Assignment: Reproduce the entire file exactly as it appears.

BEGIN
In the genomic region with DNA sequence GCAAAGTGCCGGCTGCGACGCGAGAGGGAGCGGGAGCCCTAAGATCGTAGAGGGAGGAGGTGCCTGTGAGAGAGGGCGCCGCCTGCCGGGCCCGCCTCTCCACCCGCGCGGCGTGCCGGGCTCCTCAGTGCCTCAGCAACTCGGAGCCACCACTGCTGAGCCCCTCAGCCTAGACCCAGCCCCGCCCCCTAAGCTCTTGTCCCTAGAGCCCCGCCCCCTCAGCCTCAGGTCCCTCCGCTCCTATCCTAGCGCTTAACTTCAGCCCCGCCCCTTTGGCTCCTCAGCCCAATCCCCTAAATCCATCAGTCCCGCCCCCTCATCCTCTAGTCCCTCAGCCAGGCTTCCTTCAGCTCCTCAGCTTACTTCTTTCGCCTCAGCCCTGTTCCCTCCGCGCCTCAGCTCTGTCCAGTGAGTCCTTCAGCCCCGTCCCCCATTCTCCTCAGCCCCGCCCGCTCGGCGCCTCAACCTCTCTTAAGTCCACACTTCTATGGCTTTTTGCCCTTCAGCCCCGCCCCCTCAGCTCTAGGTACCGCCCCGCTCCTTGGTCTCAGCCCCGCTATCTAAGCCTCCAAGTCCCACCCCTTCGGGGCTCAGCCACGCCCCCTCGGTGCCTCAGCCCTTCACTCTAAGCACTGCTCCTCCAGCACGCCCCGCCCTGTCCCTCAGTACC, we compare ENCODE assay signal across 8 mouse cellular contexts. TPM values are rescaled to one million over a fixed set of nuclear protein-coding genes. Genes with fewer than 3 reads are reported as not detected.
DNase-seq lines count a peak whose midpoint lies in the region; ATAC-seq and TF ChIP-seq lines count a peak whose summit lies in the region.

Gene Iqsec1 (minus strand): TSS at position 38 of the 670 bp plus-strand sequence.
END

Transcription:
In the genomic region with DNA sequence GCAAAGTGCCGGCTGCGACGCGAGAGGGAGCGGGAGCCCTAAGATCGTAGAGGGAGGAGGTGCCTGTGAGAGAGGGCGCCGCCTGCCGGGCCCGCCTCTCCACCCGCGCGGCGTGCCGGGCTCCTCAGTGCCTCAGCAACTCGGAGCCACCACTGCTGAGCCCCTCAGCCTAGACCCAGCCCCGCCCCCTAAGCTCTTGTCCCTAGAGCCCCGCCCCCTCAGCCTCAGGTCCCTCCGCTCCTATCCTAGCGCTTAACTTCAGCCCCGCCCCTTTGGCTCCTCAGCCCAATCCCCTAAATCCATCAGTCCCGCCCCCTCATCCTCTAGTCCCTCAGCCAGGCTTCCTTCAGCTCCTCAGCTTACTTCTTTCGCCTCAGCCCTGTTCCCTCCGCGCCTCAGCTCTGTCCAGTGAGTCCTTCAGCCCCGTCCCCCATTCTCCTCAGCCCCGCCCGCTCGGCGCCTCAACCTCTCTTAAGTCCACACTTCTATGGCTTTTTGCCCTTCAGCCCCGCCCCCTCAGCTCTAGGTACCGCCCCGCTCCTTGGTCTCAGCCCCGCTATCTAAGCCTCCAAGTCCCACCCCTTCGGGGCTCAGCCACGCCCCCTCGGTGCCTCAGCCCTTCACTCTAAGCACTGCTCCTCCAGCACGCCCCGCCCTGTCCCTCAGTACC, we compare ENCODE assay signal across 8 mouse cellular contexts. TPM values are rescaled to one million over a fixed set of nuclear protein-coding genes. Genes with fewer than 3 reads are reported as not detected.
DNase-seq lines count a peak whose midpoint lies in the region; ATAC-seq and TF ChIP-seq lines count a peak whose summit lies in the region.

Gene Iqsec1 (minus strand): TSS at position 38 of the 670 bp plus-strand sequence.